Utilize Personality Tests for Leadership

Tests can help optometrists both be better leaders and identify team leaders for their practices

Running a successful eye care practice requires leadership. By leadership, I mean, using all of the talents given to us and the skills we have developed to influence members of our teams to want to work hard to achieve the objectives of the entire team.

This definition of leadership differentiates talents, which come to us naturally, from skills, which we have to learn. For example, some people have talents that naturally lend themselves to having an impact on others, and by extension, lend themselves to being leaders. Others may have a desire to lead, but lack the skills. And still others may not want to lead at all, regardless of their talents to do so. Also, this definition points out that leading is influencing the team to want to achieve. True leadership is not about getting results, but about touching on desires.

By this definition, there is no way to lead a group without knowing ourselves as leaders or knowing the team members we are leading. Here, I explain why optometrists should consider using personality tests.


In practice, I have settled on a standard personality test that is taken online and comes with a 20-page assessment, which can be reviewed with a certified consultant. (The examples presented here will be largely specific to that test.*) In identifying a personality test for one’s practice, the O.D. should test a few of them, assess the subsequent results and judge how this can help meet the practice’s needs.

Typical personality tests, of which there are many, put the respondent in one of four categories: innovator, implementer, supporter or visualizer. (As a reference, I’m an innovator.) The category describes how the test taker most likely sees himself and how others probably see the test taker. That said, it goes further to help the test taker understand his overall tendencies in a variety of work-related situations, such as organizational skills or creative tendencies.

These tendencies are “graded” on a scale of 0 to 100 in issues related to dealing with others, to self-management. I take issue with this numeric scoring method, as it can feel like a bad to excellent scale. (Low numbers hurt feelings.) To try to prevent hurt feelings, I consistently remind respondents that the numbers just allow us to understand the results.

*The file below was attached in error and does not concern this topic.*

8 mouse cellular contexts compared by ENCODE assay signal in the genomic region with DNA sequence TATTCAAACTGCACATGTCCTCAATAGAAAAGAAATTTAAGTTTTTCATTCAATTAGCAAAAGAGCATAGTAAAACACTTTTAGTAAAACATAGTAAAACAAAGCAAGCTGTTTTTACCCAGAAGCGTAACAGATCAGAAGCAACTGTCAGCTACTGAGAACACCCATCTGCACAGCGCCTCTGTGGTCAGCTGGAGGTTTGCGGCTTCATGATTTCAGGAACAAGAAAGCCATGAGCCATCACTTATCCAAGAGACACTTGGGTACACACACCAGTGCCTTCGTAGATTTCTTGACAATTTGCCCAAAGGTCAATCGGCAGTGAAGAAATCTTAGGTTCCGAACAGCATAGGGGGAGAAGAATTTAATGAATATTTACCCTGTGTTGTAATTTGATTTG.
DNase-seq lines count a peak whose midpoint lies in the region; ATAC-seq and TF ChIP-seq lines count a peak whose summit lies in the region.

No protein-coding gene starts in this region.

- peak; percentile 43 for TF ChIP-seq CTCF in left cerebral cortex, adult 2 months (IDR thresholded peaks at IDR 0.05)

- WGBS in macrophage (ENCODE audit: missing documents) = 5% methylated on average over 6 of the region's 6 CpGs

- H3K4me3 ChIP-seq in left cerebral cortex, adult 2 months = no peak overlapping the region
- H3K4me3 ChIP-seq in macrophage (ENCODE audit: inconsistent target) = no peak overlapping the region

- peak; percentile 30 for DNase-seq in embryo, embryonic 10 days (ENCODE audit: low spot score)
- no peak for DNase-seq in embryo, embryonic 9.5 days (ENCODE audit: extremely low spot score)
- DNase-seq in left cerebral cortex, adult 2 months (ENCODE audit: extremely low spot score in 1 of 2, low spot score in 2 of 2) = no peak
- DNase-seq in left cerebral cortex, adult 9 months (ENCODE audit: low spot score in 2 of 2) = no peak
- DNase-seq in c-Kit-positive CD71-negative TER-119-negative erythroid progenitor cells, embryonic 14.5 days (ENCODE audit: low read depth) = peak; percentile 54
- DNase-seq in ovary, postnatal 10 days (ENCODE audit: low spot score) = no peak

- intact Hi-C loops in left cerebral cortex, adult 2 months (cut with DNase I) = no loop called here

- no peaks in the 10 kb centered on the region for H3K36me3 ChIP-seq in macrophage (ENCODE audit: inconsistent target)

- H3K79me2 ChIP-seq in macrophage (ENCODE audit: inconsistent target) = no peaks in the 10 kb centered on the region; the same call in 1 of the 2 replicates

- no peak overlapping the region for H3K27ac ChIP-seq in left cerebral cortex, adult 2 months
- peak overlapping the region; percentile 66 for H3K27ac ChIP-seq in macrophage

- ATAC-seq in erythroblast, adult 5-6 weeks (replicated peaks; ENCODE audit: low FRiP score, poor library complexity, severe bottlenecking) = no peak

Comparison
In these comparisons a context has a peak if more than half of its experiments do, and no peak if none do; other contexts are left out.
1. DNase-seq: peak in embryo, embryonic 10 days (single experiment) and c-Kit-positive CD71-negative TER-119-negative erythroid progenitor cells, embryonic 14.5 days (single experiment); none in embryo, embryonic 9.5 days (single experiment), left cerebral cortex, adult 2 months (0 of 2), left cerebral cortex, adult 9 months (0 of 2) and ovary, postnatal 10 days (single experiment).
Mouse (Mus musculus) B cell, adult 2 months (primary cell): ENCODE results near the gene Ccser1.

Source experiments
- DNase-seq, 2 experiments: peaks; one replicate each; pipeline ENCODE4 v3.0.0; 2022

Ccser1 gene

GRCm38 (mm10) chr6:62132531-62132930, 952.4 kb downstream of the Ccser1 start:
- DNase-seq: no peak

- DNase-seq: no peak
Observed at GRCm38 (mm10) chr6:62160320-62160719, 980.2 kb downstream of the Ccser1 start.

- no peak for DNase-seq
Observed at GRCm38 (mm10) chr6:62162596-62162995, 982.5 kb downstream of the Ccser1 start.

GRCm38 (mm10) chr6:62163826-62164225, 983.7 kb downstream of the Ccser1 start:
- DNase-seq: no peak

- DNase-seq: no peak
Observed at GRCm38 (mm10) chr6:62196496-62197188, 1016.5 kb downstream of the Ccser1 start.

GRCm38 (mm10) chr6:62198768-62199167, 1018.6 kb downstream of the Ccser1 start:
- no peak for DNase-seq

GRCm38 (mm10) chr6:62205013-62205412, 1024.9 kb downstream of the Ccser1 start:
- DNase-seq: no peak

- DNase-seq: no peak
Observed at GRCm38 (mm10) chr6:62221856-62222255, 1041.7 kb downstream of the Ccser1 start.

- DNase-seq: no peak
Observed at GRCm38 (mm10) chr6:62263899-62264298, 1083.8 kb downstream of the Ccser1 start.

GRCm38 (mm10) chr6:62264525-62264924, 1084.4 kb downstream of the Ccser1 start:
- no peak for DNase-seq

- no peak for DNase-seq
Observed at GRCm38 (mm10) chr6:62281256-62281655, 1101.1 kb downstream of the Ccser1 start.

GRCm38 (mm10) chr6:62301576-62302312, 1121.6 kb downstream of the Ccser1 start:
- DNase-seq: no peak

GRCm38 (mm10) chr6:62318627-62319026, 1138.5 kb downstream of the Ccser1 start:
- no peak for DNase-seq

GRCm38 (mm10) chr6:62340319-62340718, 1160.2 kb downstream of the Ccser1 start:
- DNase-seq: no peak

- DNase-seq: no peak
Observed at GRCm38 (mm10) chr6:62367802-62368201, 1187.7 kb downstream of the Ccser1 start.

Another aspect of this innovator-implementer-supporter-visualizer assessment is a level of satisfaction score: It measures how “happy” the respondent is with his current life situation on a scale from one to seven. My favorite number for this is five because it says that the respondent is satisfied overall with life, but is ready to do some work to make it better. In my opinion, sevens are so happy, they don’t want to change. And ones and twos need to straighten something out in their lives before moving ahead.


As mentioned, results of a personality test provide attributes of the test taker and tendencies in work-related situations. As the practice leader, optometrists should take a personality test to see what their leadership style is and how their teams may perceive them. Next, they should assess the results, perhaps with a coach, to glean this information and take actionable steps for improvement. One leadership trait is to be a good listener, which some people consider themselves, but in which they actually have low scores. I have found that it is best not to consider the test to be “wrong,” but rather to ask co-workers, who can be honest regarding advice or guidance. Additionally, resources, such as books, articles and podcasts on leadership can be of benefit for personal growth in leadership. A quick Google search can help procure those resources.